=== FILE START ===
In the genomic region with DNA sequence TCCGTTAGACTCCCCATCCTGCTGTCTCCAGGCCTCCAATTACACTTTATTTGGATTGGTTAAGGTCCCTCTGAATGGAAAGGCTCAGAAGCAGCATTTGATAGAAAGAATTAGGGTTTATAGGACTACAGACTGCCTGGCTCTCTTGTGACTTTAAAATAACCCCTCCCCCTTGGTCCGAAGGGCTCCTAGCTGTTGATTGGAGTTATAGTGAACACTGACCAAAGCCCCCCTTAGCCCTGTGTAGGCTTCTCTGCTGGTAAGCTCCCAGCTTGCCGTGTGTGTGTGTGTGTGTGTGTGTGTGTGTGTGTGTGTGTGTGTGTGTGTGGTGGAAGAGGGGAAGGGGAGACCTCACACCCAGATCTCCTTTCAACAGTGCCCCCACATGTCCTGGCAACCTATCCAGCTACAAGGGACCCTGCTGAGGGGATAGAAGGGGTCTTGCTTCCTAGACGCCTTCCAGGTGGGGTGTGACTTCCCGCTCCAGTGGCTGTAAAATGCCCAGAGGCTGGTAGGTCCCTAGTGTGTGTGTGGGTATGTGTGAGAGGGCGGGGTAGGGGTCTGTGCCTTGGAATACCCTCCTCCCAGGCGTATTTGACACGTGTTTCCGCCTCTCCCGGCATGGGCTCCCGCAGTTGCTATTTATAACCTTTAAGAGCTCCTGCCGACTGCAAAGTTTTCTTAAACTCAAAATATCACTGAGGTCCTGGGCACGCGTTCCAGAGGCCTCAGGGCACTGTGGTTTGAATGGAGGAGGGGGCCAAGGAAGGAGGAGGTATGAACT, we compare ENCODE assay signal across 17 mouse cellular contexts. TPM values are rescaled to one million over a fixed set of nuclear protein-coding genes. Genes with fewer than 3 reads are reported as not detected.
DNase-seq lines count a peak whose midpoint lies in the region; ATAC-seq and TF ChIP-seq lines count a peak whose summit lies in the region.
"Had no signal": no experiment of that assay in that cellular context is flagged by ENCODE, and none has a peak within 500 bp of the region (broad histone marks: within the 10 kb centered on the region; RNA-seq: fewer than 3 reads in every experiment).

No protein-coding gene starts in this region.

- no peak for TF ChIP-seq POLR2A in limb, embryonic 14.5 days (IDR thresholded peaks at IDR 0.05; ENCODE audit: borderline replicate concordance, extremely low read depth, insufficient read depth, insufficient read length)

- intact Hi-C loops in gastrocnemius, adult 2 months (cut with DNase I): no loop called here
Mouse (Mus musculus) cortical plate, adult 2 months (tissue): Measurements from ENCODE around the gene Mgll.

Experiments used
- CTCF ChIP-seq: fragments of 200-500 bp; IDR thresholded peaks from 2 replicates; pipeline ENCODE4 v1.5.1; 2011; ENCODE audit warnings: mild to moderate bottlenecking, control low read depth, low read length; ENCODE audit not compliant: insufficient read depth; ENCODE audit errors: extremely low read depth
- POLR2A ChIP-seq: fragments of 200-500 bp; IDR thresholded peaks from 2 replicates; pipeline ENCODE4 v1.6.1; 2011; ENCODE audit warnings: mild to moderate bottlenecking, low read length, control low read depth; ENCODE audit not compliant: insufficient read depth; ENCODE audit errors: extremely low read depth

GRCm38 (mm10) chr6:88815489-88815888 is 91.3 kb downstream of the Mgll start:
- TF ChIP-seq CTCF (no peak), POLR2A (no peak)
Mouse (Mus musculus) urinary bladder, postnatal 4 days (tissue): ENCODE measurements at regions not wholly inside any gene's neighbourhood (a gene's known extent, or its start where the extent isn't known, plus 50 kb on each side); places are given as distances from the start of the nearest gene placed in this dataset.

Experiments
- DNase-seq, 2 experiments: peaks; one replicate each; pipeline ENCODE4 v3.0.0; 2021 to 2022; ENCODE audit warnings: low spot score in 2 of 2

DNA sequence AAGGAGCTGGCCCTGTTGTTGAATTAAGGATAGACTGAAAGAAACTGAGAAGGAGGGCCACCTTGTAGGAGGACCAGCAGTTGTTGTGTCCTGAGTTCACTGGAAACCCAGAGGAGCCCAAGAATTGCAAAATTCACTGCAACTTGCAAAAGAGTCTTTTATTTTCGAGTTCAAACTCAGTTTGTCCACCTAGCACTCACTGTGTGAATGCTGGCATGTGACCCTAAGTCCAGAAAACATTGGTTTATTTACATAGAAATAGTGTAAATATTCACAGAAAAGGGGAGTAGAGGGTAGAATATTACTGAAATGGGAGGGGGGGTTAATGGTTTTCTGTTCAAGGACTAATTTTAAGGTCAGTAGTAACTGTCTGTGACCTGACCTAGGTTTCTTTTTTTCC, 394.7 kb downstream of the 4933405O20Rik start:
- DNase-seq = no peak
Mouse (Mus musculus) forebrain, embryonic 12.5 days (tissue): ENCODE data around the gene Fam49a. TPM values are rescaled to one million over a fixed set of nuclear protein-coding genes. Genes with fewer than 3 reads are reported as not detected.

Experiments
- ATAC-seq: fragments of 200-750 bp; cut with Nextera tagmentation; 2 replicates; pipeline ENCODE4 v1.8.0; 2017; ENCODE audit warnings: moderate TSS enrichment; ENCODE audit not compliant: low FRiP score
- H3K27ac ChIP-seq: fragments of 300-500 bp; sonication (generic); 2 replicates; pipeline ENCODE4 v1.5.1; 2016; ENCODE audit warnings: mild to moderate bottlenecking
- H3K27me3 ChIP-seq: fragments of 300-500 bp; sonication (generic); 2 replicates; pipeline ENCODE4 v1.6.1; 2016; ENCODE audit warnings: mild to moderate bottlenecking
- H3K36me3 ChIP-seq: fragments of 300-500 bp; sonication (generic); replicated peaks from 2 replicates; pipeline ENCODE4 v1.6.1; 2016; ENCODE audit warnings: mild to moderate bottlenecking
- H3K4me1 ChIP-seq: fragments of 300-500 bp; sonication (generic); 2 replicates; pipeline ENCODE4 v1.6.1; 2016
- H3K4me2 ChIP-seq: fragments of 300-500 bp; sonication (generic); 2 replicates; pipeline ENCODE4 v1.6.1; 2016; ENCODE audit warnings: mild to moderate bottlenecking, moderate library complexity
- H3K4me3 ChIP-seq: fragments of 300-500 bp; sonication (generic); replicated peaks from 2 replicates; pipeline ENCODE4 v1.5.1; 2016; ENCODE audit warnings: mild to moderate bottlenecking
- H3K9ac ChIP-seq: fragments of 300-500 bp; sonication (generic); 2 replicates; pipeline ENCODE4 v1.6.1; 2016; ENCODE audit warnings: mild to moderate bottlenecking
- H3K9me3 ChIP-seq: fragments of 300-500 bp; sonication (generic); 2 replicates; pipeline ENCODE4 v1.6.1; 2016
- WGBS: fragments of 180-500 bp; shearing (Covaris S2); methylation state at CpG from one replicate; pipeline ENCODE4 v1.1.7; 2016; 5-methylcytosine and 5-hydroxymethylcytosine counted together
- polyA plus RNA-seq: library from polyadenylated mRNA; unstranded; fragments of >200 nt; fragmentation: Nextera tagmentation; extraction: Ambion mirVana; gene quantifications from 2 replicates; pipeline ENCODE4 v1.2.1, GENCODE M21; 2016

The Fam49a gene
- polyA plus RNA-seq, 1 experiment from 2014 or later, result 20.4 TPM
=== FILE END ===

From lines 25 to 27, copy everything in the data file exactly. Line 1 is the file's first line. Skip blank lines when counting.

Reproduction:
- H3K4me2 ChIP-seq: fragments of 300-500 bp; sonication (generic); 2 replicates; pipeline ENCODE4 v1.6.1; 2016; ENCODE audit warnings: mild to moderate bottlenecking, moderate library complexity
- H3K4me3 ChIP-seq: fragments of 300-500 bp; sonication (generic); replicated peaks from 2 replicates; pipeline ENCODE4 v1.5.1; 2016; ENCODE audit warnings: mild to moderate bottlenecking
- H3K9ac ChIP-seq: fragments of 300-500 bp; sonication (generic); 2 replicates; pipeline ENCODE4 v1.6.1; 2016; ENCODE audit warnings: mild to moderate bottlenecking